If anything, the Weird Horror literature community today seems content to just follow in the footsteps of Ramsey Campbell and T.E.D. Klein, kind of like how the Weird Horror film community just keeps remaking films from the 70’s grindhouse period and 80’s splatter comedy scene. Writers in 2016 seem to me to be more concerned about scene promotion and slapping oneself on the back then in doing what Weird Horror is meant to do, to be the art form that looks where no one else wants to look and say the things no one wants to say, to be purposefully subversive and not accepted by the powers that be. Where is the new John Carpenter, exposing the corrupt power systems with films like They Live and Escape from New York? Where is the new David Lynch, dissecting America like a surrealist surgeon? In a time where the United States is flirting with fascism, and the total abolition of social rights like privacy or speech seemingly welcomed, where the masses are more sheeplike and asleep than ever, where is Weird Horror to challenge and provide the voice for the outsider and the rebel? Now we get anthology after anthology with the same authors filling the table of contents, writers who are included more for their skills at social media than their skills at writing, with their stale rewrites of better works, Lovecraft tribute after stale Lovecraft tribute, and pseudo-edgy experimental fiction which tries to hide the absence of ideas or anything new or individual to say.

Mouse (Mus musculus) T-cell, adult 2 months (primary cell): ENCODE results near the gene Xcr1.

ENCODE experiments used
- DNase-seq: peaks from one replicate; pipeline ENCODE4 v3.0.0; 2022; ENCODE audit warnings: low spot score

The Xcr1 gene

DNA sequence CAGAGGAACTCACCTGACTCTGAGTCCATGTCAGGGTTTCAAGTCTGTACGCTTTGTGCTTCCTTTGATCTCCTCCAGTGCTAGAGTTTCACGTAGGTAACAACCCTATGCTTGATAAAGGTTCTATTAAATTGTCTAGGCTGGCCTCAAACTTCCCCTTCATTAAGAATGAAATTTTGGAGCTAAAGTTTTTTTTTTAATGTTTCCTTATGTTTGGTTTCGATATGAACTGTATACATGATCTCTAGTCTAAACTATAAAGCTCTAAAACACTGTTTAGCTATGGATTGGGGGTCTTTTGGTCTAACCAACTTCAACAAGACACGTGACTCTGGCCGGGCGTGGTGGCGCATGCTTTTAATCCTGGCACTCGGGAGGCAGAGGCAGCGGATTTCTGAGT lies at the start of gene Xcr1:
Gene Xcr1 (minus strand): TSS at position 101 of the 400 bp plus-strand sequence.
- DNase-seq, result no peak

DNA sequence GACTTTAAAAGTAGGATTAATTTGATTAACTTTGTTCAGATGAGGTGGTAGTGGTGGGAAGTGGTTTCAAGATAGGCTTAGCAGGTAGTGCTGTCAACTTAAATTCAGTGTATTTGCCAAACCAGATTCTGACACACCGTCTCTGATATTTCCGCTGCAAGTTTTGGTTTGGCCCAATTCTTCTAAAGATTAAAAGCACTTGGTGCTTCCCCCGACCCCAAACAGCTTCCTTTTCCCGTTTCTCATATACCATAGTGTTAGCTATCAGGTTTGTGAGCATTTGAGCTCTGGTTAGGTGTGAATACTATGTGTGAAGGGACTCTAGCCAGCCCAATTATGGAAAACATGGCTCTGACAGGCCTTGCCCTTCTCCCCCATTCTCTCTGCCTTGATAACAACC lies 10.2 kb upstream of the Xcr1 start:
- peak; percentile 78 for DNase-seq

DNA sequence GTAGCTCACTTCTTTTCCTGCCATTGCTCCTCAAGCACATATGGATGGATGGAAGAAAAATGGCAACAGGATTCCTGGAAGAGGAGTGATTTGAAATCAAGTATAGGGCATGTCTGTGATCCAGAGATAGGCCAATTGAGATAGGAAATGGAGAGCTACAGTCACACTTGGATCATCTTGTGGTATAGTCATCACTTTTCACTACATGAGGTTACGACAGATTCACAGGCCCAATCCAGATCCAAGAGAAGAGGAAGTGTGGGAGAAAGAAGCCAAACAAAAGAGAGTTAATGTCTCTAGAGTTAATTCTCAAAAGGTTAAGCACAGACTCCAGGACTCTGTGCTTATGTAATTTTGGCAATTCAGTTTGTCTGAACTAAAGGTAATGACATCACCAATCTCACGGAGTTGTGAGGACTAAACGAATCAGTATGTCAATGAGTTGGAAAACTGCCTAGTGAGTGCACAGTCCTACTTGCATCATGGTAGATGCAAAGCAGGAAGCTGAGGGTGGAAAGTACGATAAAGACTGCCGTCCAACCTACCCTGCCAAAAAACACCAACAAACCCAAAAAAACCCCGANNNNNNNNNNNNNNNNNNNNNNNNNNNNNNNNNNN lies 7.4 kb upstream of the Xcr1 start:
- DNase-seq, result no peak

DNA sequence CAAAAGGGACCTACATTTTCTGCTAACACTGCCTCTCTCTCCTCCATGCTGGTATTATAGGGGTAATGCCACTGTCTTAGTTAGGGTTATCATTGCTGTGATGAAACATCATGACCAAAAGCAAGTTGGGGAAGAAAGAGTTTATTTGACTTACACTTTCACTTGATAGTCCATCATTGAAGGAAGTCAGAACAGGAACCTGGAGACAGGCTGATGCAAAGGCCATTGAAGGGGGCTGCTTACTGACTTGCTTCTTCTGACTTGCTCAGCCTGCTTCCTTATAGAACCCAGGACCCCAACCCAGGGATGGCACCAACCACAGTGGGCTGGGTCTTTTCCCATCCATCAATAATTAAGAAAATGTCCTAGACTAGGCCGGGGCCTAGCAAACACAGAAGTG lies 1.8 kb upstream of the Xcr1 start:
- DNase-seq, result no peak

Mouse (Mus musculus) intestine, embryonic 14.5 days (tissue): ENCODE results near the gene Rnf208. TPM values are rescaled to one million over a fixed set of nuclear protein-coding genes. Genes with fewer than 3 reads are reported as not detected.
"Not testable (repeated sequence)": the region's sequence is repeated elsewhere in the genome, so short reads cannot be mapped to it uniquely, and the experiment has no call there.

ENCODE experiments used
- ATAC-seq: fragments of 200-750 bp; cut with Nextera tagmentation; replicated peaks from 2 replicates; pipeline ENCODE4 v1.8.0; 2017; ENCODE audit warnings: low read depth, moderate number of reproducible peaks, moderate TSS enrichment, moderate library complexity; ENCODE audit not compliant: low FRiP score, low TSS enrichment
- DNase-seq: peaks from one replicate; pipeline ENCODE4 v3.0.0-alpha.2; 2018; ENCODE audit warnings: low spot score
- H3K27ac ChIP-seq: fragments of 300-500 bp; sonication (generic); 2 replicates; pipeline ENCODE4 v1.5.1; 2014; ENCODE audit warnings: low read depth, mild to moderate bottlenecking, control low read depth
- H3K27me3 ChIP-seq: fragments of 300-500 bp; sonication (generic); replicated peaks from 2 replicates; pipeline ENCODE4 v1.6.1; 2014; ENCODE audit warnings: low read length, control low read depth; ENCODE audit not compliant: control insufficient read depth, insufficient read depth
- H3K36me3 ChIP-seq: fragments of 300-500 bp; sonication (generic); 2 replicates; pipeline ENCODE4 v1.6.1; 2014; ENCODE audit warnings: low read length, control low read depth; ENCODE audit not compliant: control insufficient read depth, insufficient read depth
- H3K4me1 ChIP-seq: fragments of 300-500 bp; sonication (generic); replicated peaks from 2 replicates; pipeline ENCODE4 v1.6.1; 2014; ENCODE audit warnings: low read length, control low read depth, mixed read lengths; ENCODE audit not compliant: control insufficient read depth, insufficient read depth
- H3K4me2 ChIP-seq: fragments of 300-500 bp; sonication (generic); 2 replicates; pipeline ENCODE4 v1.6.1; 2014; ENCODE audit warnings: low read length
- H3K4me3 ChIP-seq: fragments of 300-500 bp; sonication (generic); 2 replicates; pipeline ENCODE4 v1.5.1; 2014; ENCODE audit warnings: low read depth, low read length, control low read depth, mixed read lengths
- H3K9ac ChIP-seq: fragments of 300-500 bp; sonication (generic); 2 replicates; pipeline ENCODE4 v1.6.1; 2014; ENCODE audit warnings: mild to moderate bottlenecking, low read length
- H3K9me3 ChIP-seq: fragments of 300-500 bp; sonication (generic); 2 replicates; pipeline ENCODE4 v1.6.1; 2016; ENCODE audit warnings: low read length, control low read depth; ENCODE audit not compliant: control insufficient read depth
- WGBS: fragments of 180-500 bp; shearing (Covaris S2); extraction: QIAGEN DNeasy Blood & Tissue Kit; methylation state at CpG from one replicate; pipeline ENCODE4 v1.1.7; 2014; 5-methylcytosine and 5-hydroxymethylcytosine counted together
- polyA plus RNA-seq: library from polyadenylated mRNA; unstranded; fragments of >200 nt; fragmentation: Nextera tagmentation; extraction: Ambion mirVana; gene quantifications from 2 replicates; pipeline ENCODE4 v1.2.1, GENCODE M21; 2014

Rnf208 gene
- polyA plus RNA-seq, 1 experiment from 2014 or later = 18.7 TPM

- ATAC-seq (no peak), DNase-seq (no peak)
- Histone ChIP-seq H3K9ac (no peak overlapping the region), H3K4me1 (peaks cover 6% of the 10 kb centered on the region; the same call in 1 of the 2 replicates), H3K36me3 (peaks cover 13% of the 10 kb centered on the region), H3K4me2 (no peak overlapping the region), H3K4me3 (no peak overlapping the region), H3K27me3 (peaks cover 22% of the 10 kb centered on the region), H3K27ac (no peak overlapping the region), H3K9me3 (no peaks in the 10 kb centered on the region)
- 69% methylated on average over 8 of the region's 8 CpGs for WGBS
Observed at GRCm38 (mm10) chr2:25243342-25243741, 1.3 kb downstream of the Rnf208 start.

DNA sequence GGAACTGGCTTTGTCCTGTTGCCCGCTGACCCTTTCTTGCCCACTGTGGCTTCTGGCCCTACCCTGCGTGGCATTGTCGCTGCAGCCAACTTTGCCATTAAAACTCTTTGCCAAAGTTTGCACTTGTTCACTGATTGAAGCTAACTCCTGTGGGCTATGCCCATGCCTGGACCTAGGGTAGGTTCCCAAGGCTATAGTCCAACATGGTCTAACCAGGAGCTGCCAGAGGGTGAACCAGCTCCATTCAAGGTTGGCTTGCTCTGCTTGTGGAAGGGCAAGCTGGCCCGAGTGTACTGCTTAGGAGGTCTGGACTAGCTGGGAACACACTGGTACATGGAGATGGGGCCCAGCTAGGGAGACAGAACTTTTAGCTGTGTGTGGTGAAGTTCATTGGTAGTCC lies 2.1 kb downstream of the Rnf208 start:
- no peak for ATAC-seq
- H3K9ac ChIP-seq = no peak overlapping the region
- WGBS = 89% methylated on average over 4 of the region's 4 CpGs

Regretfully in the film scene, the situation is even more dire. With the death of the independent theatre and even worse the demise of film stock as a medium, quickly made, oh so ironic horror comedies and 70’s independent horror ‘homages’ have flooded the market, and any true voice has no one to fund their film, nowhere to show their film, and no film to shoot their film on. Almost a complete crash of the Weird Horror in cinema has taken place. At most, there are maybe one or two films, mostly foreign, that demand consideration. Anti-Christ heralded the coming of the art-house horror film resurgence that has taken place recently, leading to such amazing works as Under the Skin and The Witch. Hopefully, this is the start of a new wave of Weird Horror in film.